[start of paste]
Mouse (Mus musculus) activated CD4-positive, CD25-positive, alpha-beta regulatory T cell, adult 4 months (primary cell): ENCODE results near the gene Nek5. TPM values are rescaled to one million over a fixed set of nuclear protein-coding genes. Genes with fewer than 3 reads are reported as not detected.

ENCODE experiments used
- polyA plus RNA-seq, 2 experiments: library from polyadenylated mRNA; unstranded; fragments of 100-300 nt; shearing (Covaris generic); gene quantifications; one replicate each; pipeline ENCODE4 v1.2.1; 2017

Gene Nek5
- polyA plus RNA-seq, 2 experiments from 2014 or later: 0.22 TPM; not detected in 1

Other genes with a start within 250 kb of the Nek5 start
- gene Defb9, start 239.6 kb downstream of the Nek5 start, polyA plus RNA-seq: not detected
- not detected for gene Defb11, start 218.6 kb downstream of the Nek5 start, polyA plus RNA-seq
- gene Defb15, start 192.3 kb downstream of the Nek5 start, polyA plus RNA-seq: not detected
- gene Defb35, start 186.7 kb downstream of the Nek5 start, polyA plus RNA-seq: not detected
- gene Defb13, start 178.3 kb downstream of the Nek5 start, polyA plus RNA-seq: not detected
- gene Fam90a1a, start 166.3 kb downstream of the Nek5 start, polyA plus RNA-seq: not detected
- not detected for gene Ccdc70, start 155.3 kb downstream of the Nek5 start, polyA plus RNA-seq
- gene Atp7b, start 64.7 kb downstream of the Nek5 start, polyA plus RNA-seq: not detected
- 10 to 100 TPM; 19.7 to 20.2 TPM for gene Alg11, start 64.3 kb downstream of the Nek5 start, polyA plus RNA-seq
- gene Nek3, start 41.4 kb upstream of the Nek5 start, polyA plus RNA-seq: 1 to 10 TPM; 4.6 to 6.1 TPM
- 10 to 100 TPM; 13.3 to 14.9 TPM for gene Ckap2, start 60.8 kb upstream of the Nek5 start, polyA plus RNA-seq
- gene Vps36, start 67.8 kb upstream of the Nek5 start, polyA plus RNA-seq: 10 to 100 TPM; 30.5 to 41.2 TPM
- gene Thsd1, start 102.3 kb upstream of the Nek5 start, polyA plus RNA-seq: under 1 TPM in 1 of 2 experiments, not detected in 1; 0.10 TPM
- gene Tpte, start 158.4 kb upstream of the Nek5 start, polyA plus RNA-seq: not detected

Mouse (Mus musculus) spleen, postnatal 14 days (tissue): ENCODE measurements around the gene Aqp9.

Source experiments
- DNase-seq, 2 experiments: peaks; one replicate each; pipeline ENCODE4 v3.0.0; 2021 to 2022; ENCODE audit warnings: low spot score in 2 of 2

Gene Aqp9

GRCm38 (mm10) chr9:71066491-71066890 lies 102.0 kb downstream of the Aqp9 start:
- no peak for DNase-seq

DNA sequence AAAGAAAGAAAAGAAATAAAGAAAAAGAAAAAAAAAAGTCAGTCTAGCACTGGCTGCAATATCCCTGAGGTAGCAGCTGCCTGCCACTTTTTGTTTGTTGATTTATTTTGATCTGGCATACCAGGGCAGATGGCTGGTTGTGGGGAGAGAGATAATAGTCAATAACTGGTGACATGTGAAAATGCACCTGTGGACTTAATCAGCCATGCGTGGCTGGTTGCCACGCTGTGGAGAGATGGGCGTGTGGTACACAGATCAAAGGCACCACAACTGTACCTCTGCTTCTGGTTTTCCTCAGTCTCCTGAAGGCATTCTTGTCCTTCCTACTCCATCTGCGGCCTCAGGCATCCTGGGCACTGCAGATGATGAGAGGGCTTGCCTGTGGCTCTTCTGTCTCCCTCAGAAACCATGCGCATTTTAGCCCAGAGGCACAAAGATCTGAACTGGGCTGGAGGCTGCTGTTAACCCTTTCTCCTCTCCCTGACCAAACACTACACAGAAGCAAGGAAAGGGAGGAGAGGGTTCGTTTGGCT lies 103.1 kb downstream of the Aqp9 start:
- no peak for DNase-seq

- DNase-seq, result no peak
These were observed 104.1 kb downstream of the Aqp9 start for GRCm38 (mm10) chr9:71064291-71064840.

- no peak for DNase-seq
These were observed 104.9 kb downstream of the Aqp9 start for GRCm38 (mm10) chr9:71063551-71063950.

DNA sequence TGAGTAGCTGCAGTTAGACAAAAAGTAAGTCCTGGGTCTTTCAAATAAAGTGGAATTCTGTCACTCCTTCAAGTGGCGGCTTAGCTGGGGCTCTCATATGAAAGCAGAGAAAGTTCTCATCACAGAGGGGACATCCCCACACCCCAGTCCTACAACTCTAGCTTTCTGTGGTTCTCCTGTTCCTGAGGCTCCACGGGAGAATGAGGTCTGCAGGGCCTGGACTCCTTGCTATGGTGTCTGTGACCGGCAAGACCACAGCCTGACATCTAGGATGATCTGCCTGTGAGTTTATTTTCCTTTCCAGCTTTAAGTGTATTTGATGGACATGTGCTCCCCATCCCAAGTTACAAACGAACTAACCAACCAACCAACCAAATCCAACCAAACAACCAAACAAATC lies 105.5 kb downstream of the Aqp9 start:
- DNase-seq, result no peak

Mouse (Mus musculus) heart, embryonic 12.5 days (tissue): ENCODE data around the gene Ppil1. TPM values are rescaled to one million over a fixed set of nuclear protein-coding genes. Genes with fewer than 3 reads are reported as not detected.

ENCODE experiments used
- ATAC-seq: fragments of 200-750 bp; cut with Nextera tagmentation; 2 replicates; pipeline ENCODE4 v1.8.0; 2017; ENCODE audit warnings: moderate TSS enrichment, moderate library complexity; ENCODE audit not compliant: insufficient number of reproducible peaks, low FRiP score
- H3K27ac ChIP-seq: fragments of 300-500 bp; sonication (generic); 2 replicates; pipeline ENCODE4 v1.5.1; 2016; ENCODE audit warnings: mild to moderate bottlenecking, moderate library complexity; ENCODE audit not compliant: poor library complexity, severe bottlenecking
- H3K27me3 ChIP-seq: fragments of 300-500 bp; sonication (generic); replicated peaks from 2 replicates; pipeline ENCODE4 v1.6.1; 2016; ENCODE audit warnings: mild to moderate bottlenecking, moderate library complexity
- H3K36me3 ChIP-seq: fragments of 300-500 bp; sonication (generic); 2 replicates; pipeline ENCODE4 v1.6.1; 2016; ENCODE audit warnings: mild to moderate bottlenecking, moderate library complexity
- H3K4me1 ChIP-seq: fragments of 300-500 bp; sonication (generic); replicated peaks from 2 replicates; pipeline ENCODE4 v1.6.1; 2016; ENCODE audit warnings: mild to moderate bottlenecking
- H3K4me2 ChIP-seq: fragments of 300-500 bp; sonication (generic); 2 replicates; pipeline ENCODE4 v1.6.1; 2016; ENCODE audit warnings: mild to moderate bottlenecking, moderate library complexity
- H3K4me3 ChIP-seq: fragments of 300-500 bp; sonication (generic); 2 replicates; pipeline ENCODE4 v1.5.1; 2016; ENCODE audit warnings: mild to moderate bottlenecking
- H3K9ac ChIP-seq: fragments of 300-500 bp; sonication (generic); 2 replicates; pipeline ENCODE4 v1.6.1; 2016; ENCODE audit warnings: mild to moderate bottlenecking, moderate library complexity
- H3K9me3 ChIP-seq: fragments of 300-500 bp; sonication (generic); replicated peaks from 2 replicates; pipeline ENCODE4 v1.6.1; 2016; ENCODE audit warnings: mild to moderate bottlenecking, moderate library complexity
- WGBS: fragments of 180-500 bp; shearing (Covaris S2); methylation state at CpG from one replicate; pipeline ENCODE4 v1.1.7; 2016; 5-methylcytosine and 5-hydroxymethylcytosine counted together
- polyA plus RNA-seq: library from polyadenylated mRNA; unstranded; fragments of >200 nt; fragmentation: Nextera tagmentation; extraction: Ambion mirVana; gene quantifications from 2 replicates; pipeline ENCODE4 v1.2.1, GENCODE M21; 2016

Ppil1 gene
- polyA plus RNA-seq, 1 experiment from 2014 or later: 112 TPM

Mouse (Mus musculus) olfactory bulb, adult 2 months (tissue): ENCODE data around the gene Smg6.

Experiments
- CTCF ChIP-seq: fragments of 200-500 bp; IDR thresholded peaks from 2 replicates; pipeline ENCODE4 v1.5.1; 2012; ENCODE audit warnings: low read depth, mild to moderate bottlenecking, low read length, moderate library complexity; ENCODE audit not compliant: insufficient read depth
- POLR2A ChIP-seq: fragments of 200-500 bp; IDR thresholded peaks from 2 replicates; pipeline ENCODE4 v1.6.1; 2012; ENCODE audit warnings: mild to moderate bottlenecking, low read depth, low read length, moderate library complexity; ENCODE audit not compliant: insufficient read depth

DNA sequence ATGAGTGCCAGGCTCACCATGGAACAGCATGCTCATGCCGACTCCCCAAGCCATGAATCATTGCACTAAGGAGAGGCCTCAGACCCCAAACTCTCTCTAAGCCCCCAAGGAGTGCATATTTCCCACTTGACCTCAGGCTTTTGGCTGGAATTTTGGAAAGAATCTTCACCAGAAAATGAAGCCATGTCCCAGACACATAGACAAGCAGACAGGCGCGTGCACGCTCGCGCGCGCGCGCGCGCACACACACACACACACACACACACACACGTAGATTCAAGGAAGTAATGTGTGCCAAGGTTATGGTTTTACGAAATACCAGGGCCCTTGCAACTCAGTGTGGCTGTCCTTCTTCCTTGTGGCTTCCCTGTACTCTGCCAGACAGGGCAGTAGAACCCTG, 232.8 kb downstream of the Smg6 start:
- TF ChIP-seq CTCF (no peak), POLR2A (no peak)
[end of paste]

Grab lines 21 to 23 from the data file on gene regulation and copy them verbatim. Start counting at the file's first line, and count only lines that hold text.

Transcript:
Mouse (Mus musculus) spleen, postnatal 14 days (tissue): ENCODE measurements around the gene Aqp9.

Source experiments
- DNase-seq, 2 experiments: peaks; one replicate each; pipeline ENCODE4 v3.0.0; 2021 to 2022; ENCODE audit warnings: low spot score in 2 of 2